• 211.
    Lyxell, Björn
    et al.
    Linköping University, The Swedish Institute for Disability Research. Linköping University, Department of Behavioural Sciences and Learning, Disability Research. Linköping University, Faculty of Arts and Sciences. Östergötlands Läns Landsting, Anaesthetics, Operations and Specialty Surgery Center, Department of Otorhinolaryngology in Linköping.
    Wass, Malin
    Linköping University, The Swedish Institute for Disability Research. Linköping University, Department of Behavioural Sciences and Learning, Disability Research. Linköping University, Faculty of Arts and Sciences.
    Sahlén, Birgitta
    Lund University, Sweden.
    Uhlén, Inger
    CLINTEC, Karolinska institutet, Sweden.
    Möller, Claes
    Örebro University, Sweden.
    Henricson, Cecilia
    Linköping University, The Swedish Institute for Disability Research. Linköping University, Department of Behavioural Sciences and Learning, Disability Research. Linköping University, Faculty of Arts and Sciences.
    Nakeva von Mentzer, Cecilia
    Linköping University, The Swedish Institute for Disability Research. Linköping University, Department of Behavioural Sciences and Learning, Disability Research. Linköping University, Faculty of Arts and Sciences.
    Mäki-Torkko, Elina
    Linköping University, Department of Clinical and Experimental Medicine, Technical Audiology. Linköping University, Faculty of Health Sciences. Östergötlands Läns Landsting, Anaesthetics, Operations and Specialty Surgery Center, Department of Otorhinolaryngology in Linköping.
    Cognitive and communicative development in deaf and hearing-impaired children with cochlear implants and/or hearing-aids2011Conference paper (Other academic)
    Abstract [en]

    The purpose of the study was to examine neurophysiological, cognitive and linguistic development in deaf and hearing-impaired children (5–7 years of age) with CI and/or hearingaids and how a phonological intervention programme may influence this development. The deaf and hearing-impaired children were compared with age-matched hearing children. The results reveal that deaf and hearing-impaired children had equivalent or close to equivalent performance levels compared to hearing children for cognitive and linguistic tasks with relatively low demands on phonological processing, whereas there was a substantial and significant difference between the groups for cognitive tasks involving explicit phonological processing. The results indicate that there is a relationship between age at implant and neurophysiological, cognitive and linguistic development, where early implantation promotes faster development. The childrens´ cognitive performance increased as a function of phonological intervention.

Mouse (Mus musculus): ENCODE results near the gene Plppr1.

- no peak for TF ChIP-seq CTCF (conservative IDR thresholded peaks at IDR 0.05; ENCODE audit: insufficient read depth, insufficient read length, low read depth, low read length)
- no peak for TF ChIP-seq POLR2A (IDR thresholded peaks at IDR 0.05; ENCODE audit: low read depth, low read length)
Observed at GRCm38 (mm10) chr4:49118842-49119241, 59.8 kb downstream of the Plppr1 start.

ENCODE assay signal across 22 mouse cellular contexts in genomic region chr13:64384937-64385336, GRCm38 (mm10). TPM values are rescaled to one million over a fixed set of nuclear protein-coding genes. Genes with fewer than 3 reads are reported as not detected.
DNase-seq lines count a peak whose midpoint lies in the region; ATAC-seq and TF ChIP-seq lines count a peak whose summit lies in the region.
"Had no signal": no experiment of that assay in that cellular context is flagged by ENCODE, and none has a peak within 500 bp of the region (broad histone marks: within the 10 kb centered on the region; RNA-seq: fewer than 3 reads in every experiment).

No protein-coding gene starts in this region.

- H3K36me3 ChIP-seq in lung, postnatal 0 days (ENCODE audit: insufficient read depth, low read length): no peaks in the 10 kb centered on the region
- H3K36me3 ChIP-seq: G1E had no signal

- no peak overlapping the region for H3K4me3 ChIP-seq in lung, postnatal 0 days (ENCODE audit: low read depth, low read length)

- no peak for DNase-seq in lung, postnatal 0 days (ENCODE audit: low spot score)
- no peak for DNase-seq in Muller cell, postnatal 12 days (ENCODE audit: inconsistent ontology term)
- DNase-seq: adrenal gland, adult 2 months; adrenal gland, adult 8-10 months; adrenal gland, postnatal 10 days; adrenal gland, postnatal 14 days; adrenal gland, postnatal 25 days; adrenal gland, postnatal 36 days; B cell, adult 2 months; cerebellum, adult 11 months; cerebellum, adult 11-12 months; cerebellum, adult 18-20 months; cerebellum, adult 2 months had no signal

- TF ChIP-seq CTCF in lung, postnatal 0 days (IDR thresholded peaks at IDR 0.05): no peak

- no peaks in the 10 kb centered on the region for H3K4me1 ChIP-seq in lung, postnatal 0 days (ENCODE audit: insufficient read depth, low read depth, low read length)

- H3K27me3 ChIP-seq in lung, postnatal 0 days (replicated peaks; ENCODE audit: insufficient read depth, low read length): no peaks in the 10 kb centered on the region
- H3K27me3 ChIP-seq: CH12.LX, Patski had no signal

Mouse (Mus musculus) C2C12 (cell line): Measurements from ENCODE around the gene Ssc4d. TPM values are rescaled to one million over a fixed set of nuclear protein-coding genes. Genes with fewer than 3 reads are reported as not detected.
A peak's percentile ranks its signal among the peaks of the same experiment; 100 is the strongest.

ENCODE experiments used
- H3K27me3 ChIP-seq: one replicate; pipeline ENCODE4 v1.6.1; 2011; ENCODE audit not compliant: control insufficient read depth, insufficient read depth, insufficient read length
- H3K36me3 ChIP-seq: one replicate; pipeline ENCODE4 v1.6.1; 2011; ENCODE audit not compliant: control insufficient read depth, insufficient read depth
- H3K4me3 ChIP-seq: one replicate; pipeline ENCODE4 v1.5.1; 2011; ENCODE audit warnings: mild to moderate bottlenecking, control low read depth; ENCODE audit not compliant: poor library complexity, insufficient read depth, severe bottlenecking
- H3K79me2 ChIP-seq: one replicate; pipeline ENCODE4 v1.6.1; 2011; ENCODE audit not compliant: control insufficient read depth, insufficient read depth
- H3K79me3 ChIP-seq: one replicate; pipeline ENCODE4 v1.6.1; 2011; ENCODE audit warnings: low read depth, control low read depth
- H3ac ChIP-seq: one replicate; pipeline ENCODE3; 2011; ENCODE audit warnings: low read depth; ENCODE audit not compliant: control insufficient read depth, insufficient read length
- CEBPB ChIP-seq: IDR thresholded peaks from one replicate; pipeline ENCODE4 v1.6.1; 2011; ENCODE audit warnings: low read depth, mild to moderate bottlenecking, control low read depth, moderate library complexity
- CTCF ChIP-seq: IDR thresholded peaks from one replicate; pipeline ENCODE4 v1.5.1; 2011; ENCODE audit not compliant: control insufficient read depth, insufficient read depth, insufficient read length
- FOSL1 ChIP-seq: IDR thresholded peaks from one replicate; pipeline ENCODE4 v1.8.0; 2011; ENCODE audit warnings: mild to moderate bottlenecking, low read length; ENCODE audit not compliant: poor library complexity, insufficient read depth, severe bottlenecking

• 212.
    Lyxell, Björn
    et al.
    Linköping University, The Swedish Institute for Disability Research. Linköping University, Department of Behavioural Sciences and Learning, Disability Research. Linköping University, Faculty of Arts and Sciences. Östergötlands Läns Landsting, Anaesthetics, Operations and Specialty Surgery Center, Department of Otorhinolaryngology in Linköping.
    Wass, Malin
    Linköping University, The Swedish Institute for Disability Research. Linköping University, Department of Behavioural Sciences and Learning, Disability Research. Linköping University, Faculty of Arts and Sciences.
    Sahlén, Birgitta
    Linneaus Centre; Cognition, Communication & Learning, Lund University, Sweden.
    Uhlén, Inger
    Karolinska University Hospital and Karolinska Institute, Sweden.
    Möller, Claes
    Örebro University Hospital, Sweden.
    Henricson, Cecilia
    Linköping University, The Swedish Institute for Disability Research. Linköping University, Department of Behavioural Sciences and Learning, Disability Research. Linköping University, Faculty of Arts and Sciences.